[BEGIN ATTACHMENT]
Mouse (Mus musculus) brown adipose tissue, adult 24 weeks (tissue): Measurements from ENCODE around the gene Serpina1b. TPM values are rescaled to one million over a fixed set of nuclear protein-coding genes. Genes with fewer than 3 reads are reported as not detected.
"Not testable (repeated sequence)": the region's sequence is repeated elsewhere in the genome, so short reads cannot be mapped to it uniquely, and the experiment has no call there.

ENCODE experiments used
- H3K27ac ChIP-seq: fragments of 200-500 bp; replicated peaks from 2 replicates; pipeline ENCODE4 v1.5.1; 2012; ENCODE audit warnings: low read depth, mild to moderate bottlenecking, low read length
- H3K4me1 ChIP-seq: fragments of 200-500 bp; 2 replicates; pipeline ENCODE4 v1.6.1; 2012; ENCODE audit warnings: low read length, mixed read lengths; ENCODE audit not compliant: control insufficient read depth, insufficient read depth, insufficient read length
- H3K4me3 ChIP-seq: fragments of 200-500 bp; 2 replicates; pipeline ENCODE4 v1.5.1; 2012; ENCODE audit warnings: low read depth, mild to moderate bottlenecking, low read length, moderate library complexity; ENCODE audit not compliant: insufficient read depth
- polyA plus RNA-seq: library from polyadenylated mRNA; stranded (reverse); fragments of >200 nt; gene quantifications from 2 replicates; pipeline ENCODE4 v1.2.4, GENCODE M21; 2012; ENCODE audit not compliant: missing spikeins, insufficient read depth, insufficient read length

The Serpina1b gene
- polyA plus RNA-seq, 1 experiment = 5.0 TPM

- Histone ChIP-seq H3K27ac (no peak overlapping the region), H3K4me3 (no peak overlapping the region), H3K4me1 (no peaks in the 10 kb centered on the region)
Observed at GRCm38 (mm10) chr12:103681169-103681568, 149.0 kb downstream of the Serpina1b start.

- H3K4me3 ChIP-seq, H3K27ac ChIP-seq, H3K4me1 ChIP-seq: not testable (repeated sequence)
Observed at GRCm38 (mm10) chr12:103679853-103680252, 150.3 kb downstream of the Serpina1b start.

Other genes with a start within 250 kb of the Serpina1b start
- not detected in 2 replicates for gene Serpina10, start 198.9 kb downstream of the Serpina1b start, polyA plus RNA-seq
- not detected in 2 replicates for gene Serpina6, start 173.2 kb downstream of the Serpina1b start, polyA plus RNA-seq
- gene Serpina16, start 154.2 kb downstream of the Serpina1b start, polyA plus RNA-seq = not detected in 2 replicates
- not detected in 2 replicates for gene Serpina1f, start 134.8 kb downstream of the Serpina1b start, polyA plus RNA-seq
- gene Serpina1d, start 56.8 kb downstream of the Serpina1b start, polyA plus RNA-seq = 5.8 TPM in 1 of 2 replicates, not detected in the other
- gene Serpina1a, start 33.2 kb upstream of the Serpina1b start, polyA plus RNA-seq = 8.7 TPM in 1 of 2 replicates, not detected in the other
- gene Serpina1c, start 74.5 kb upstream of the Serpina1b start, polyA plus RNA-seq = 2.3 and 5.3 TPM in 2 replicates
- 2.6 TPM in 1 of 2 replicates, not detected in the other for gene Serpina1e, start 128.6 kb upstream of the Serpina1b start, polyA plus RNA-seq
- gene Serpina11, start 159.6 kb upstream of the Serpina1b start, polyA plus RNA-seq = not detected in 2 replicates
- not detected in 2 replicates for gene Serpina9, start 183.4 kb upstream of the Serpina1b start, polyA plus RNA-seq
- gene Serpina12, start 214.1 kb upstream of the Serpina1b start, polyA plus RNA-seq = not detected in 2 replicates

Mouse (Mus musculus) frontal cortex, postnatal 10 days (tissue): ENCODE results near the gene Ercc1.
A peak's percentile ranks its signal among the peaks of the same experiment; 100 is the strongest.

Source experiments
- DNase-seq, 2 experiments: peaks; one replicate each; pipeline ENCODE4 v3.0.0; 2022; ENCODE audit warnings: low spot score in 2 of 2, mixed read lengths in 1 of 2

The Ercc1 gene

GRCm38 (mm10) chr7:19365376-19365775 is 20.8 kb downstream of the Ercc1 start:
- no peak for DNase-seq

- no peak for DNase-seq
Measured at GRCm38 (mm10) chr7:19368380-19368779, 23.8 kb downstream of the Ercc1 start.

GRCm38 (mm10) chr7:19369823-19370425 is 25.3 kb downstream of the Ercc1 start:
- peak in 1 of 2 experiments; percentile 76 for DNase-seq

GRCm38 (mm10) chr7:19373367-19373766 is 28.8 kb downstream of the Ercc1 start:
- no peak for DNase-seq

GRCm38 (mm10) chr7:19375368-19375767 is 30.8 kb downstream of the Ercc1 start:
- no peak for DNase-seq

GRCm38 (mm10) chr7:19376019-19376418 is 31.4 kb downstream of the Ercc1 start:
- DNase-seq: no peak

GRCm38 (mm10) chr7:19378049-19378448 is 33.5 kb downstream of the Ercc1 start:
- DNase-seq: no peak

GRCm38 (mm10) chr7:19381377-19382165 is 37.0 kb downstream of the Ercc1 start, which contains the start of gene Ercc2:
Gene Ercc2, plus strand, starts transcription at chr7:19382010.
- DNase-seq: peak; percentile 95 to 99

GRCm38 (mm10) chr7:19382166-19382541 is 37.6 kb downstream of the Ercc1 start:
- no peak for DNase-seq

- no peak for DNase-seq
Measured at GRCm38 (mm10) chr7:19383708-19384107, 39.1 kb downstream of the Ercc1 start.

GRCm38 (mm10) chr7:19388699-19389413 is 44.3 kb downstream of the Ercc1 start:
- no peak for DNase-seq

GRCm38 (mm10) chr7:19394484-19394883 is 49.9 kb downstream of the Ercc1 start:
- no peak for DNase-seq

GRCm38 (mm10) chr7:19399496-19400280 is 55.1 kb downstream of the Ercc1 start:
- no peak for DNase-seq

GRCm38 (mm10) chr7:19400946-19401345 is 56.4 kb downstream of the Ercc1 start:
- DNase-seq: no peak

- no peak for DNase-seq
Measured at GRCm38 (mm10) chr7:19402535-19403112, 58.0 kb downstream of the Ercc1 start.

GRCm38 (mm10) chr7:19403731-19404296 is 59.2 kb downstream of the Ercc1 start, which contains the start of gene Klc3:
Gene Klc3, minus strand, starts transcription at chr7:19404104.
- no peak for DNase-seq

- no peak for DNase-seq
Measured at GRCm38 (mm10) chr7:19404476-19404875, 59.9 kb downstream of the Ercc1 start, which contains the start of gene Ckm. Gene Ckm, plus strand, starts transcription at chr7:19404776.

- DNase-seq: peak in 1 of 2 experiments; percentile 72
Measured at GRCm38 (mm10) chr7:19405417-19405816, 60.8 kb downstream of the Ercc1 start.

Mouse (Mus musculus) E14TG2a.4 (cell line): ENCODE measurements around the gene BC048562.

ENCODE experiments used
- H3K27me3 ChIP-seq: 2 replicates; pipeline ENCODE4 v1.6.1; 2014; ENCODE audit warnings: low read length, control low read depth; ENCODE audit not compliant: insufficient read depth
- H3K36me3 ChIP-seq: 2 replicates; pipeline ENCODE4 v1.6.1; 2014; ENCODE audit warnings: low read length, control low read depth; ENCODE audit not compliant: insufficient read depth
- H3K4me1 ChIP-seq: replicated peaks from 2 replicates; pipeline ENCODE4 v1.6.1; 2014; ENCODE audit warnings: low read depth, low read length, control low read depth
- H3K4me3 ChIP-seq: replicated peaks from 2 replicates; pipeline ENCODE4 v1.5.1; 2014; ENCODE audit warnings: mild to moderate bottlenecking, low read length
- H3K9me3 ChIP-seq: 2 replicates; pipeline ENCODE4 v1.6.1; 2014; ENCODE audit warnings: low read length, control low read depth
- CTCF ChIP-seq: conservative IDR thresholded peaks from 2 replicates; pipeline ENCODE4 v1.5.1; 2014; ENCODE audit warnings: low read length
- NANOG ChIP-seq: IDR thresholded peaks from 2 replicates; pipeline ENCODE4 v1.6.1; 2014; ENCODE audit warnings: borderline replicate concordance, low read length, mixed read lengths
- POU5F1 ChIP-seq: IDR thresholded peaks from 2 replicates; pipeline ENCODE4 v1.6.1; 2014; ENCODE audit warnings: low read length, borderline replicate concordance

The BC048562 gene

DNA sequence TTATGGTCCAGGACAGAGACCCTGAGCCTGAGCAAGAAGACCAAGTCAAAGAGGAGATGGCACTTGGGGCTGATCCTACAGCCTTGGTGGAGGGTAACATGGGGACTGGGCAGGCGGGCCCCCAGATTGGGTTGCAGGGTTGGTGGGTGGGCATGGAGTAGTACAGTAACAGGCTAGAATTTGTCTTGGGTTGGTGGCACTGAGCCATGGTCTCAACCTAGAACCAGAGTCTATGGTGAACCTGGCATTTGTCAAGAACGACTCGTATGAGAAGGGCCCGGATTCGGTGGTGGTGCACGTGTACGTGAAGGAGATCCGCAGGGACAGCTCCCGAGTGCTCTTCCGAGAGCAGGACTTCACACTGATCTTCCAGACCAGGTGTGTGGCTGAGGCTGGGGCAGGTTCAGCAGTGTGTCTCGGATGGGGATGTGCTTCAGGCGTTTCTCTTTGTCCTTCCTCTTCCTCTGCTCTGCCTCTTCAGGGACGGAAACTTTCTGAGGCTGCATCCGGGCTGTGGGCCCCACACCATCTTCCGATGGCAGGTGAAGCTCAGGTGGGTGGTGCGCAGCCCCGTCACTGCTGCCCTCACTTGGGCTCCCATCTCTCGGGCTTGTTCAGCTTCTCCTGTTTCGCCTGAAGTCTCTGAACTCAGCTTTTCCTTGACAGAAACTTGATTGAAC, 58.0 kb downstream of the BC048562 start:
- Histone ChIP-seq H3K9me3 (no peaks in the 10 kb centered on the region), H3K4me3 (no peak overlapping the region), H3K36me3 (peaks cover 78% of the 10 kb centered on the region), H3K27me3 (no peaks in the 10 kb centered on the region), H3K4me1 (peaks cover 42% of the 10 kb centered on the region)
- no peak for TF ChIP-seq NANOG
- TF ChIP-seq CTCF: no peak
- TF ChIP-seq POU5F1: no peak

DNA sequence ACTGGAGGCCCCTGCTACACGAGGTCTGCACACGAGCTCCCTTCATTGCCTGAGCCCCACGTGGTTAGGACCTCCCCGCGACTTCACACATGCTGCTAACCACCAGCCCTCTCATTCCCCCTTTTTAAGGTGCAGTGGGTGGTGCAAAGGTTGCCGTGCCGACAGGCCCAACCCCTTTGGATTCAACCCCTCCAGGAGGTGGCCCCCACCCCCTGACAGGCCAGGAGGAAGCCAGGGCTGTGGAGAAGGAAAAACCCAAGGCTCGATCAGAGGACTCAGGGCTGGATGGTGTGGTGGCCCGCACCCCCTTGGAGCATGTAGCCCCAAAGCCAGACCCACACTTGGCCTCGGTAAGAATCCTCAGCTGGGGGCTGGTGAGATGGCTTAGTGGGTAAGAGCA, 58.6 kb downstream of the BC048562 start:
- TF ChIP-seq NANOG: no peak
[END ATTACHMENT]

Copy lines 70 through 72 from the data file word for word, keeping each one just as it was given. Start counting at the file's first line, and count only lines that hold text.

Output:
ENCODE experiments used
- H3K27me3 ChIP-seq: 2 replicates; pipeline ENCODE4 v1.6.1; 2014; ENCODE audit warnings: low read length, control low read depth; ENCODE audit not compliant: insufficient read depth
- H3K36me3 ChIP-seq: 2 replicates; pipeline ENCODE4 v1.6.1; 2014; ENCODE audit warnings: low read length, control low read depth; ENCODE audit not compliant: insufficient read depth